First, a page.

I’ve deliberately stressed the brainstorming aspect of this page. As a list-maker type of person, I often get caught up into trying, first of all, to have a “complete” list, and second of all, to completely check off everything on the list. However, for some projects it’s not practical or feasible to create a complete list. This page gives me the freedom to make an incomplete list — to just look a few steps ahead, dream, brainstorm, even — gasp — write the action items out of order. I can quickly grab the Next Action and put it into my “real” to-do list (using Remember the Milk for now), without being afraid that I’ll forget an important step down the road because I already have it captured on this page.

Finally — I’m planning a follow-up post that demonstrates my current workflow using these different forms, and will have more concrete examples on how I use this specific project detail form in that post. Update: Here it is.


  • Project Detail Form v1project-detail.pdf
    The PDF is editable in Illustrator, if you’re the kind of person that likes to customize things.

This work is licensed under a Creative Commons Attribution-Noncommercial-Share Alike 3.0 License.

Usage notes

  • Print landscape on 8.5″ x 11″ paper.
  • Can punch the left side. (This was specifically formatted for a Circa/Rolla notebook but may work for other formats.)
  • Trim the bottom 1/4″ off if you want it to match the Circa/Rolla Junior size paper.
  • Fold the grid back so that it doesn’t overlap the hole punches.
  • I file mine in order by project number so that I can quickly reference them from the Project List sheet.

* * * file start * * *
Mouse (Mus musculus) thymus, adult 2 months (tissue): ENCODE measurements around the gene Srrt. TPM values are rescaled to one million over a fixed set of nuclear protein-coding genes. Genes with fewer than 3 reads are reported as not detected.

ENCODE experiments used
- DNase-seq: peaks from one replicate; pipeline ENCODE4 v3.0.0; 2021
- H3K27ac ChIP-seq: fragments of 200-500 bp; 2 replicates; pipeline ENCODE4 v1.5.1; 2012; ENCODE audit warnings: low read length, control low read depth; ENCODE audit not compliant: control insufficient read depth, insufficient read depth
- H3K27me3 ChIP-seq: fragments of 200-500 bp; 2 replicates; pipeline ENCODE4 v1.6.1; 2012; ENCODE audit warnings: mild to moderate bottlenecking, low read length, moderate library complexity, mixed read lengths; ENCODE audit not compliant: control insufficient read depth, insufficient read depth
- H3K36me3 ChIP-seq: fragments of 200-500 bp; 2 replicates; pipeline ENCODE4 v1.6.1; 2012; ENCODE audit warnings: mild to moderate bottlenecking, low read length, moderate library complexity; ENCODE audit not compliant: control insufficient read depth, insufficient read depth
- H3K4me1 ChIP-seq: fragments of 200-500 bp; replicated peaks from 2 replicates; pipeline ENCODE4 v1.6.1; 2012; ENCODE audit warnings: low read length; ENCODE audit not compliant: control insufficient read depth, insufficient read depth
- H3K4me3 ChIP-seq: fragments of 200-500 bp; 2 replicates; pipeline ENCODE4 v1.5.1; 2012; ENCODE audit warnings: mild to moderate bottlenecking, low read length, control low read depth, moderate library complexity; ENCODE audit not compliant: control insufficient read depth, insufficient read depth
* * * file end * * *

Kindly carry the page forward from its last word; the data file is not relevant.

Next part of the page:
If you have any feedback about my GTD forms, I’d love to hear it! Please leave a comment below.

GTD Project List Form v1

In my previous post about Getting Things Done, I mentioned that I had created forms for keeping track of my projects. As promised, here is my first post about one of my forms — a Project List Form.

Project Concept

A little bit of GTD theory: David Allen defines anything that will take more than one or two steps as a “project.” So a Project could be an actual work project (“Health Spa Web Site”) or a personal project (“Make a quilt”), but it could also be something like “Get clutch fixed on car” because you have to 1) call your friend for a mechanic reference, 2) call the mechanic, and 3) bring the car in.

Allen advises that you have some sort of project master list that you review weekly, to remind you of all the unresolved stuff that you have going on.

Each project might also have support material, which would be the various reference items (such as the mechanic’s business card, or quilt pattern ideas) that you would need to use when working on the project. These materials should be filed away neatly somewhere so that you can pull them out as you are able to work on them.

The Project List Form v1

I designed a very basic project list form, perfect for my Circa/Rolla organizer.

Getting Things Done Project List form

  • Three color choices for the header: The headers are color coded similar to my Compact Project Task Cards. I use yellow for personal projects, blue for PixelMill projects, and pink for freelance projects.
  • 20 lines for listing projects.
  • Each line has a box on the left to allow you to notate a project code. The project code can be referenced on the project detail sheet (another blog on this later), your personal files, or on the Compact Project Task Card.
  • A juicy fat checkbox on the right. (I may revise this to be on the left — I think it’s more natural to scan down the list for incomplete projects if the checkbox is closer to the actual project title.)


  • Project List Form v1project-list.pdf
    The PDF is editable in Illustrator, if you’re the kind of person that likes to customize things.

This work is licensed under a Creative Commons Attribution-Noncommercial-Share Alike 3.0 License.

Usage example and notes

GTD Project List sample use